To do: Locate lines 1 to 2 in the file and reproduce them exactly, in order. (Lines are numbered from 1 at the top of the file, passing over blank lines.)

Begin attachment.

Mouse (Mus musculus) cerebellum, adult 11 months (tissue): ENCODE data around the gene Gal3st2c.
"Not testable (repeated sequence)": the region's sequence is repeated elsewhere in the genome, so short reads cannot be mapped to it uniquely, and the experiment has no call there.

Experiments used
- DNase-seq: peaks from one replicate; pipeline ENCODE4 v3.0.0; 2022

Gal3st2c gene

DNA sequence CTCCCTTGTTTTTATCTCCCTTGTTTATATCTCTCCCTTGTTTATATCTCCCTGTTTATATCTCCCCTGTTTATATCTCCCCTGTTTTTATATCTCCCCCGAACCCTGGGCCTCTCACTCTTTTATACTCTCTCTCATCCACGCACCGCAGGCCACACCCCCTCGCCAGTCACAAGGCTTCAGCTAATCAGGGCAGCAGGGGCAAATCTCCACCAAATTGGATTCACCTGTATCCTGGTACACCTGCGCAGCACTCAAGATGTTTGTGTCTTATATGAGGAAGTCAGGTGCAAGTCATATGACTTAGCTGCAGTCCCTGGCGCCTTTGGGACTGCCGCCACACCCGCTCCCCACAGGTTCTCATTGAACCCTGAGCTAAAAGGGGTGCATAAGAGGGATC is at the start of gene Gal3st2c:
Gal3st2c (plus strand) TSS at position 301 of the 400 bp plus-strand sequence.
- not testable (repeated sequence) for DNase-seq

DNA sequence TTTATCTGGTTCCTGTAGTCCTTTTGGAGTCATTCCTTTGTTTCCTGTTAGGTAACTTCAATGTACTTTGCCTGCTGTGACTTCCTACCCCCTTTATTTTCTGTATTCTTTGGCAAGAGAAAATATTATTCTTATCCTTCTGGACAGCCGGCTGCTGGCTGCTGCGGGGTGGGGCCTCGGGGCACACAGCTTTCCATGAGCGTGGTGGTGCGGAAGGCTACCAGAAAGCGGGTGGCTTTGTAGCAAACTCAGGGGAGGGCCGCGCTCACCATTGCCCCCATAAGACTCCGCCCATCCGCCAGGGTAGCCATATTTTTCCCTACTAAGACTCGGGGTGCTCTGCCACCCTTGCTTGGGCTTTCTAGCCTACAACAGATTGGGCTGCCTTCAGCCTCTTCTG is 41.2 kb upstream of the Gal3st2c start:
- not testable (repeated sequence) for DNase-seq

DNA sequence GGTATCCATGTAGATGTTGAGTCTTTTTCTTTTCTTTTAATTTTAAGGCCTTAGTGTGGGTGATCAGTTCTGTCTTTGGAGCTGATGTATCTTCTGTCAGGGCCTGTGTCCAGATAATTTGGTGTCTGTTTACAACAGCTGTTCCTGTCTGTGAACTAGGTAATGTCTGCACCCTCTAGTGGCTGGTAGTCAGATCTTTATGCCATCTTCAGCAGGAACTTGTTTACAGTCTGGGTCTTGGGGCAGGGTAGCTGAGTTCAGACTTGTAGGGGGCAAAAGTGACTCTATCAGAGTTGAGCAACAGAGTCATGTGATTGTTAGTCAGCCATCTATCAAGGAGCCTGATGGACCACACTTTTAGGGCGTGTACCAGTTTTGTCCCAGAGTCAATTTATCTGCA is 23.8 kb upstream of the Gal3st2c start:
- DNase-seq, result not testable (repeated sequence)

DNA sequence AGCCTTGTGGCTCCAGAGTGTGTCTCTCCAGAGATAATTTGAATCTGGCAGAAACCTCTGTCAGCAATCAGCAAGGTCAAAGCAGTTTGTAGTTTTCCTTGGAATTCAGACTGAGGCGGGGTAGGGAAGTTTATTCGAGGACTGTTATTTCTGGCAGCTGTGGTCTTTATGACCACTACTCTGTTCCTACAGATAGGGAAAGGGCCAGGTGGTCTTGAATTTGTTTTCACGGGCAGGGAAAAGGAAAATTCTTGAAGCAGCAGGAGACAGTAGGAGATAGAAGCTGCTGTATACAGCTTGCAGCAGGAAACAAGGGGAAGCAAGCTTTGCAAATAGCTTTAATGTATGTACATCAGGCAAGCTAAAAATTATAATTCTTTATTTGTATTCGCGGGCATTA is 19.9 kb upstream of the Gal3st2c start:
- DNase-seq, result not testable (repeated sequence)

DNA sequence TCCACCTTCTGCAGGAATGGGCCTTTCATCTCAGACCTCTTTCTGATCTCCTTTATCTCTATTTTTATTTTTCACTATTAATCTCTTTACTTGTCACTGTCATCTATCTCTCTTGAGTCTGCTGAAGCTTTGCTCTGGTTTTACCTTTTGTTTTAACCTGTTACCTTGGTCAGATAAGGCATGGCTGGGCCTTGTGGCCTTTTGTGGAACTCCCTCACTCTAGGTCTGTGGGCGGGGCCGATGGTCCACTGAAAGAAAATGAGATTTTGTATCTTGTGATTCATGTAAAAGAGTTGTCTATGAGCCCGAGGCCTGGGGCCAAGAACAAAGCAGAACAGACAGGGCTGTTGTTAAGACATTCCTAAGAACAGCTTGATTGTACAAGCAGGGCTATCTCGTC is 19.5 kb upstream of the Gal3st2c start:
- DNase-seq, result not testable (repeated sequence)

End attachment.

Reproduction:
Mouse (Mus musculus) cerebellum, adult 11 months (tissue): ENCODE data around the gene Gal3st2c.
"Not testable (repeated sequence)": the region's sequence is repeated elsewhere in the genome, so short reads cannot be mapped to it uniquely, and the experiment has no call there.